These Navy EOD Techs Fought Off 20 ISIS Fighters in a Cave During Secret Night Raid

Capt. Oscar Rojas poses with Explosive Ordnance Disposal Technician First Class Petty Officer Travis Holland and Explosive Ordnance Disposal Technician First Class Petty Officer Christopher Greene during a bronze star ceremony, June 27, 2019 on Naval Outlying Landing Field Imperial Beach. (U.S. Navy/Lt. Kara Handley)
Capt. Oscar Rojas poses with Explosive Ordnance Disposal Technician First Class Petty Officer Travis Holland and Explosive Ordnance Disposal Technician First Class Petty Officer Christopher Greene during a bronze star ceremony, June 27, 2019 on Naval Outlying Landing Field Imperial Beach. (U.S. Navy/Lt. Kara Handley)

Two California-based sailors have been recognized for extraordinary heroism during a nighttime raid on a remote underground Islamic State group hideout, where the pair fought off 20 terrorists and shielded their comrades from grenades and enemy fire.

Explosive Ordnance Disposal Technicians 1st Class Christopher Greene and Travis Holland were each presented with the Bronze Star with combat "V" device last week at Naval Outlying Landing Field Imperial Beach, California. They were recognized for their actions during a Sept. 18 mission in Iraq's Anbar province while assigned to Special Operations Task Force-West.

The team traveled to the ISIS headquarters hideout by helicopter during the stealthy overnight raid. Despite constant danger of explosive hazards, Greene safely led the combined assault force to the target and began clearing the enemy cave complex, his award citation states.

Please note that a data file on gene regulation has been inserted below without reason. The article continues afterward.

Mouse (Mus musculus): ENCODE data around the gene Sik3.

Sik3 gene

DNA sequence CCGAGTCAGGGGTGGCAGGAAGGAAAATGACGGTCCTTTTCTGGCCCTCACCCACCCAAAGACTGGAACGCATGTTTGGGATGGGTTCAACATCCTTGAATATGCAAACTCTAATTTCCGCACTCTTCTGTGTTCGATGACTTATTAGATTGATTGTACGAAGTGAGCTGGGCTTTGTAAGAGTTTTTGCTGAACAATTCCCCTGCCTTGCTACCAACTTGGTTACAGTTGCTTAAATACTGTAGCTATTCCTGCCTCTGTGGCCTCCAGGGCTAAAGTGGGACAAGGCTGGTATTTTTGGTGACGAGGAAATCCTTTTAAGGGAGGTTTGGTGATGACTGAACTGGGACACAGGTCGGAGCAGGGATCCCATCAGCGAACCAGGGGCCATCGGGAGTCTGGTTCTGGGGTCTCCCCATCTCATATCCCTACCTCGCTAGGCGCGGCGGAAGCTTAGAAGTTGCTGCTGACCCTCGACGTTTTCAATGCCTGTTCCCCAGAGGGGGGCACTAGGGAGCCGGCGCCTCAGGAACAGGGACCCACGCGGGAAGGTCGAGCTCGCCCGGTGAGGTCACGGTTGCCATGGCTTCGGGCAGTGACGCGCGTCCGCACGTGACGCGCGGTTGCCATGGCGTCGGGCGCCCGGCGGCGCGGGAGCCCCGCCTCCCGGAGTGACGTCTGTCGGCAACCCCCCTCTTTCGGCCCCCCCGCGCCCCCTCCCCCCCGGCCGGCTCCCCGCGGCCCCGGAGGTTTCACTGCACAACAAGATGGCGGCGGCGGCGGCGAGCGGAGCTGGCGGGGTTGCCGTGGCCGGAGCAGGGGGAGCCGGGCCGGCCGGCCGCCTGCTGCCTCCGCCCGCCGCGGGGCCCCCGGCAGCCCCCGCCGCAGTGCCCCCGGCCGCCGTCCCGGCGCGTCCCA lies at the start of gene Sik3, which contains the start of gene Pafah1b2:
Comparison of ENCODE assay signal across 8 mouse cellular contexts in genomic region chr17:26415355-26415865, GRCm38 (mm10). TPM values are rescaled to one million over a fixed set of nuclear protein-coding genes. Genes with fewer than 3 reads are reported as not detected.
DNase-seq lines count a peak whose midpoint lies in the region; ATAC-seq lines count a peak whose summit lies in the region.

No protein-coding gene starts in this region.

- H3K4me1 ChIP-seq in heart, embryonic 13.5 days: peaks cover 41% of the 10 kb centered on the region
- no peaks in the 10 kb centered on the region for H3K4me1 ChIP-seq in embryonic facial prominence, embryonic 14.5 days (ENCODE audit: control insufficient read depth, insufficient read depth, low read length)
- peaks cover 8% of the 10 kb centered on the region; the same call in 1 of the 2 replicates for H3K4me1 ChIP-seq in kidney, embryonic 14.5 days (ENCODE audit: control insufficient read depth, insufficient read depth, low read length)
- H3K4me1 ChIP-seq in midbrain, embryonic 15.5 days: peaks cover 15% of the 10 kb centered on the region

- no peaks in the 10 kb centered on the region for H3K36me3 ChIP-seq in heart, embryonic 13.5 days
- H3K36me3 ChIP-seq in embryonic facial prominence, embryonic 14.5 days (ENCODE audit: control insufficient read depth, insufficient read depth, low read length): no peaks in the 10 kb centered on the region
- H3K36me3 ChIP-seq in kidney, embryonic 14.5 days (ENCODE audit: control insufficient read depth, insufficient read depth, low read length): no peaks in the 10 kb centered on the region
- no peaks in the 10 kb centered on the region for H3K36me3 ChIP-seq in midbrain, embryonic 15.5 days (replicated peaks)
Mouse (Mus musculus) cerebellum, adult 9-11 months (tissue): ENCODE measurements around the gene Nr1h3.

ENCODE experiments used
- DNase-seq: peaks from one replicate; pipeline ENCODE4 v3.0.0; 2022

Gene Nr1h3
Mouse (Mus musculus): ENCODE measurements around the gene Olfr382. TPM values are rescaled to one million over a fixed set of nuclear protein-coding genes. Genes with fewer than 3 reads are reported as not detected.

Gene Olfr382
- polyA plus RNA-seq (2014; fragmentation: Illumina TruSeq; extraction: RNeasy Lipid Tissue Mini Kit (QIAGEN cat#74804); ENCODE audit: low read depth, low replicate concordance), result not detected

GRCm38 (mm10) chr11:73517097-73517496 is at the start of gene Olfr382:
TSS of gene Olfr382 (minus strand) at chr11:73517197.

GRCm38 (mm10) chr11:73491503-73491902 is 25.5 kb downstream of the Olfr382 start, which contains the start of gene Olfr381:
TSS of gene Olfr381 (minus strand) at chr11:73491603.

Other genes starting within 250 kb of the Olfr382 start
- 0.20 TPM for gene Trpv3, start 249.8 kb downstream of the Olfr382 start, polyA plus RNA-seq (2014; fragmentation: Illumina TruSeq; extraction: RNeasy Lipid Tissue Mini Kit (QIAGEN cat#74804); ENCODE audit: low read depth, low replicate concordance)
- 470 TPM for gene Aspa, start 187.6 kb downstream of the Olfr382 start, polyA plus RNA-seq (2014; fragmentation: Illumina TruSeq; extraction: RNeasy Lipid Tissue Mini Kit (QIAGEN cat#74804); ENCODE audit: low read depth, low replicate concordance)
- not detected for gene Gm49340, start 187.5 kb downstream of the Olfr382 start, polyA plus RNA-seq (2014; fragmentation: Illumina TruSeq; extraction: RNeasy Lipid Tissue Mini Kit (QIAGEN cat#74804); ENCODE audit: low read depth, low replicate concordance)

"While clearing the cave of improvised explosive threats, Petty Officer Greene's element was engaged by 15 to 20 enemy fighters barricaded within the cave system," it adds. "Without hesitation, he deliberately stepped in the line of fire at a critical time to shield his teammates from close range automatic weapon fire."

Holland, who'd found the 15 to 20 ISIS fighters barricaded deep inside the cave, shielded the other troops from a blast when he saw two terrorists preparing to throw grenades into the main cavern where his team was standing.

"Petty Officer Holland positioned himself in the open to shield his team from a potentially fatal blast, while also engaging the enemy combatants who were only three meters away," according to his award citation. "With disregard for his own safety, he repeatedly maneuvered directly in the line of enemy fire to shield his team."

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Both sailors, who are with Explosive Ordnance Disposal Mobile Unit 11, were credited with courage under fire and total dedication to duty.

"The bronze stars placed upon our warfighter's chests symbolize everything that is good about our nation," Capt. Oscar Rojas, Explosive Ordnance Disposal Group 1's commodore, said at the awards ceremony.

Greene and Holland are credited with devastating the enemy's position and stopping their counterattack. The Bronze Star with "V" is the nation's fourth-highest award for combat heroism.

Rojas presented the sailors with their medals in front of Explosive Ordnance Disposal Mobile Unit 11's memorial, according to a published Navy account of the ceremony. EOD techs locate, identify and dispose of explosive ordnance -- a dangerous and in-demand mission, since terror groups in Iraq and Afghanistan frequently use the bombs to kill and hurt coalition forces.

"Having this ceremony right in front of the memorial of our fallen is a sobering reminder of the business that we are in," Rojas said at the event. "... The words captured in the [citations], they have true meaning behind them because our nation rates the world's most premier EOD force."

-- Gina Harkins can be reached at gina.harkins@military.com. Follow her on Twitter @ginaaharkins.

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